This black and white picture might look like a static picture on a very old TV, but every dot is actually a star. Alone in this photo are more than 200,000 stars to see, taken from NASA's new Transit Exoplanet Survey Satellite, known as TESS. At the bottom of the picture is the star Beta Centauri. This is the very first picture TESS took in April when she arrived in space. Once it has settled in orbit around the Earth, it will officially begin the mission to chase after exoplanets for other stars.
This is the G305 complex, a stellar hotbed of massive proportions. The so-called star formation complex is home to nearly 16 massive stars that come from the gases in this region. The darker gray and blue areas are the hottest and home to the youngest stars, while the red and orange areas are older areas with more mature stellar objects. These gas areas are residual clouds from the Big Bang; When they are tight enough, the gas particles can eventually fuse together, heat up and possibly become a star. Do not expect that new stars will form overnight! The early stages of the formation alone can take more than 1
Wait, that's not where Jupiter's red spot should be! The gas giant looks upside down in this photo – a new perspective on the monster of our solar system. The Juno spacecraft, which sweeps across the poles of the planet every 53 days on a strongly extended orbit, took that deceptive shot on April 1. The unusual angle makes the Great Red Spot appear as if it were in the northern hemisphere of Jupiter the south.
No, you do not see it twice: Meet NGC 5426 and NGC 5427, two huge and nearly identical spiral galaxies. Together they form a region called Arp 271, which is more than 110 million light-years away. In other words, this picture shows what the galaxies looked like 110 million years ago, because of course, it took us so long to reach them here on Earth. The mass of each galaxy is drawing ever closer to the other, forcing them to merge in a brilliant and fierce dance of gas and stars.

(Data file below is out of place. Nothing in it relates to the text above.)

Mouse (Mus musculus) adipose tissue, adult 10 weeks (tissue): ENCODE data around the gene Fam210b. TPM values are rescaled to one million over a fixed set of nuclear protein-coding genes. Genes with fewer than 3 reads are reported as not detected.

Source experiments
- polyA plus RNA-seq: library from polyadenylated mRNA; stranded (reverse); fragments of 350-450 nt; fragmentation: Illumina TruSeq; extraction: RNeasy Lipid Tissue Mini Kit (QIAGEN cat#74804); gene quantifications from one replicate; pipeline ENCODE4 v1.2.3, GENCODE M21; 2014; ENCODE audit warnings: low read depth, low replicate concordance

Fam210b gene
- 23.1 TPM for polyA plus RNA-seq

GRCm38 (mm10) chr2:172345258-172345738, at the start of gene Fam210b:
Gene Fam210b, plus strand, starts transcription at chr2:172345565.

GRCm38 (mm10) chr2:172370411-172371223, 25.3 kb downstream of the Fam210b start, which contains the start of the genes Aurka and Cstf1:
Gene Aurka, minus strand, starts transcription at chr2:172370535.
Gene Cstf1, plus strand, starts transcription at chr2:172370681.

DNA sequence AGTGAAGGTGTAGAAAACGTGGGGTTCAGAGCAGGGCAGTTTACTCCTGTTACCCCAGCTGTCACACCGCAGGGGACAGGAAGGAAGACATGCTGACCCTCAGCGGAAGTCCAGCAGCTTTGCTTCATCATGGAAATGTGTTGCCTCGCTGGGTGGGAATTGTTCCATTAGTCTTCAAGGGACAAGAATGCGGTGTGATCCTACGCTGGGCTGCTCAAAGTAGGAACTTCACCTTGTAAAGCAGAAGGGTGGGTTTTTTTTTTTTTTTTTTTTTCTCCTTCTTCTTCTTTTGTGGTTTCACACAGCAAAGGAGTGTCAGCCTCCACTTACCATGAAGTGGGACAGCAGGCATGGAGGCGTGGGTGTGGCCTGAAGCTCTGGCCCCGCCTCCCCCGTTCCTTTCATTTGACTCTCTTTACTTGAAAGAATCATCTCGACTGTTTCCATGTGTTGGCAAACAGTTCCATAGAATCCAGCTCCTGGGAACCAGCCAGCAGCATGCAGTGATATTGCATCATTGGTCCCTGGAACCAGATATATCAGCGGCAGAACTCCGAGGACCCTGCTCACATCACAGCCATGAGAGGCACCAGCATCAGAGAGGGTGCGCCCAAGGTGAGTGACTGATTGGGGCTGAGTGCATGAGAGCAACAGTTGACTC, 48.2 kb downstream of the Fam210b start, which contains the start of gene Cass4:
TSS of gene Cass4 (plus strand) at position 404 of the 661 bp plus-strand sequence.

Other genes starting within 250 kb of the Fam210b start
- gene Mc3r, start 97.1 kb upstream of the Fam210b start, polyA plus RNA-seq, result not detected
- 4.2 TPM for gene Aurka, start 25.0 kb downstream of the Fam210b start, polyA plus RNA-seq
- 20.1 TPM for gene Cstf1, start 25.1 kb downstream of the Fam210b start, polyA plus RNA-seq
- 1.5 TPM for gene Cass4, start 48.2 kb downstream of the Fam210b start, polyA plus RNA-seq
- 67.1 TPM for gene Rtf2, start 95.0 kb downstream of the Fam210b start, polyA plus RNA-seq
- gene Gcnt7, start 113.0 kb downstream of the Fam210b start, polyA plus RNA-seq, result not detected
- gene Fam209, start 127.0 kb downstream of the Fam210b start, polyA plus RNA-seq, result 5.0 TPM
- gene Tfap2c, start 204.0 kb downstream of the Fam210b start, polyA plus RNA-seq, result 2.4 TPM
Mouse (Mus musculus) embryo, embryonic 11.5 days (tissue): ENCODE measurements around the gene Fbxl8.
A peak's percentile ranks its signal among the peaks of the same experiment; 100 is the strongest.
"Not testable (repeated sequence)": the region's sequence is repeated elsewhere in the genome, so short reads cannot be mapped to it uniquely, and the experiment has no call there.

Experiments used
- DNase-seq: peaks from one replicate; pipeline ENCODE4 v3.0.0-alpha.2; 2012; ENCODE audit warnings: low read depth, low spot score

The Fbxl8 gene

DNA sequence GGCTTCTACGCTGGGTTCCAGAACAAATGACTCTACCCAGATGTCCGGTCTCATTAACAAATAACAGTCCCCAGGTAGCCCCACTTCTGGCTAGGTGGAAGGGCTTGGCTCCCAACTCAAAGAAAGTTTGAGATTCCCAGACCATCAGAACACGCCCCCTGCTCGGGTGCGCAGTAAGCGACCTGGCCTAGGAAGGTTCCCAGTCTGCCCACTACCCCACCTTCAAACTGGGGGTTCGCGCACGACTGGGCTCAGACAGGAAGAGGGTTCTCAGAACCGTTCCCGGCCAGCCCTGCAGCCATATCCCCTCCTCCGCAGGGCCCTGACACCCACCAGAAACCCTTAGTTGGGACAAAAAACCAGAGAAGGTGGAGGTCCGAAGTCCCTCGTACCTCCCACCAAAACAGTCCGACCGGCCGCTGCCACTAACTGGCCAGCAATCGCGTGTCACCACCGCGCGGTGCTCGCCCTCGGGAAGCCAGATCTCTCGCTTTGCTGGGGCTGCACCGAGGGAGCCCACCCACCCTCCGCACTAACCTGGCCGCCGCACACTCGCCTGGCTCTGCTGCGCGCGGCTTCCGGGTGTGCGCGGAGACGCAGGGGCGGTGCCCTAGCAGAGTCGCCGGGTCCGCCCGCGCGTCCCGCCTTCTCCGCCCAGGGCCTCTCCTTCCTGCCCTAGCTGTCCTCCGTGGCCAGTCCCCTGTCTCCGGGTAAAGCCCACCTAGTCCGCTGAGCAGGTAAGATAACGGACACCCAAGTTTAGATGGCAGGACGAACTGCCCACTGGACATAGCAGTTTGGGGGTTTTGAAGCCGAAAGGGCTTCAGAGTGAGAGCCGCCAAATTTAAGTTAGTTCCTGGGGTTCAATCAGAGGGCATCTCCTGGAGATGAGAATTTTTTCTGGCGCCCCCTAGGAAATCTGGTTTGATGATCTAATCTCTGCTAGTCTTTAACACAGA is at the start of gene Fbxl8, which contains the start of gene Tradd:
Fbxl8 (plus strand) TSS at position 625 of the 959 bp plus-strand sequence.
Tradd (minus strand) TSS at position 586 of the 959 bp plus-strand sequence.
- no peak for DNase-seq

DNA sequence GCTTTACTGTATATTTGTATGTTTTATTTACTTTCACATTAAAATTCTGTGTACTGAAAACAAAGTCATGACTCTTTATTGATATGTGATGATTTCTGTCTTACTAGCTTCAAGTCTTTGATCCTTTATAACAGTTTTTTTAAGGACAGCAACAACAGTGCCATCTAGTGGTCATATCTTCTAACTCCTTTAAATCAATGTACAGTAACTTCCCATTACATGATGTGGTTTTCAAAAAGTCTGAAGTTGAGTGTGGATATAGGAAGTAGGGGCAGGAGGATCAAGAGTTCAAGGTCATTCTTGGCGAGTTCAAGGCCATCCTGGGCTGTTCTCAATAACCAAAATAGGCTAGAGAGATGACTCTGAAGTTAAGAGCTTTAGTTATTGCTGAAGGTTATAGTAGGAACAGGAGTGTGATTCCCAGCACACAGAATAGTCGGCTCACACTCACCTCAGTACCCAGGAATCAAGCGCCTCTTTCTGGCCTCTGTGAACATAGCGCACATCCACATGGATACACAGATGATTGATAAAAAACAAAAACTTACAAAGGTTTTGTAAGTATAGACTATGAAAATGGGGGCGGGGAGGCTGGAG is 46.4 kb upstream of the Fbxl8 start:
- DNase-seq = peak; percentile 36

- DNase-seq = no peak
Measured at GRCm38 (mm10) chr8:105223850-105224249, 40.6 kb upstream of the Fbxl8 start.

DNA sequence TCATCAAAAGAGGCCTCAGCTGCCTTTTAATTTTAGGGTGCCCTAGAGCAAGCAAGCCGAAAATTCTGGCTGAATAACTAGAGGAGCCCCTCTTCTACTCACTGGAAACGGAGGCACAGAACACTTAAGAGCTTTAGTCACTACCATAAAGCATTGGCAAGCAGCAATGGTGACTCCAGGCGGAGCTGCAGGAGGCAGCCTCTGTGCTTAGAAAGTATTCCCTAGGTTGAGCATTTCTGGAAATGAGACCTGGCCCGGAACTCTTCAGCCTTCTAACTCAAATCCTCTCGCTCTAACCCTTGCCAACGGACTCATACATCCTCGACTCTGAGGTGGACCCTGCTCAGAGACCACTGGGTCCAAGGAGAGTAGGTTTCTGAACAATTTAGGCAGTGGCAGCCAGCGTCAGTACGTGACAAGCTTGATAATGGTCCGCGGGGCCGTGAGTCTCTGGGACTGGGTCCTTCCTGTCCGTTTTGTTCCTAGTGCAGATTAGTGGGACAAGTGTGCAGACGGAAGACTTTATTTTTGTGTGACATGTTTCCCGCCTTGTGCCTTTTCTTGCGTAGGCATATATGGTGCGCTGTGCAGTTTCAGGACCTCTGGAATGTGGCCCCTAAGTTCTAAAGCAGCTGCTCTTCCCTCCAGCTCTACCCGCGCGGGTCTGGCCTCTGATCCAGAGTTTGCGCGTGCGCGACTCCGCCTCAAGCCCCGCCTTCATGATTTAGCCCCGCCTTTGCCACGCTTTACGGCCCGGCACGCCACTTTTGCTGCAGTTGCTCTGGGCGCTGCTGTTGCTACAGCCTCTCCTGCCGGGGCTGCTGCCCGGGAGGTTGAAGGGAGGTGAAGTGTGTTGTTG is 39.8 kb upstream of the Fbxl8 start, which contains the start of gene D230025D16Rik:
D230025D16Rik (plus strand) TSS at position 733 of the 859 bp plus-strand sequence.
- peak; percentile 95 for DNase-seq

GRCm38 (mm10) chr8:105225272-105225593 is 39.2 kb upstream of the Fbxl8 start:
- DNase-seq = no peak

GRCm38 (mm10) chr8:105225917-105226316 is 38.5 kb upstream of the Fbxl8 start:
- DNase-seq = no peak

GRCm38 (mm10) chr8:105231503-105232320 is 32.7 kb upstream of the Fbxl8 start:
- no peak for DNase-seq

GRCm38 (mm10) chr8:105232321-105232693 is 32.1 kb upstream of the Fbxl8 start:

This colorful object called E0102 is a neutron star, a rare star that is rare in most neutron stars. It is found to be close to a stellar companion. Neutron stars are extremely dense objects that turn into supernovae when they collapse. The result is this explosion of gas and debris that can be seen here in a composite of three different telescopes. It is a rainbow-colored remnant of a rather dramatic event: the X-rays of the Chandra Observatory are blue and purple; visible light from the Very Large Telescope is in bright red; and the darker reds and greens come from the Hubble Space Telescope. These green, filamentous stripes are essentially star splinters that are flung into space at millions of miles per hour.
NGC 1032, a large spiral galaxy like ours, is a perfect example of our unique Earth-based viewpoint. When we point our telescopes at it, we see that NGC 1032 looks like it looks more like a flying saucer than your ordinary galactic body. Its dark gas band meanders as the glow of its galactic core radiates from the center. All these other galaxies in the background? This is just a snapshot of the area around the constellation Cetus. There is apparently no end to what can be seen in any corner of the universe.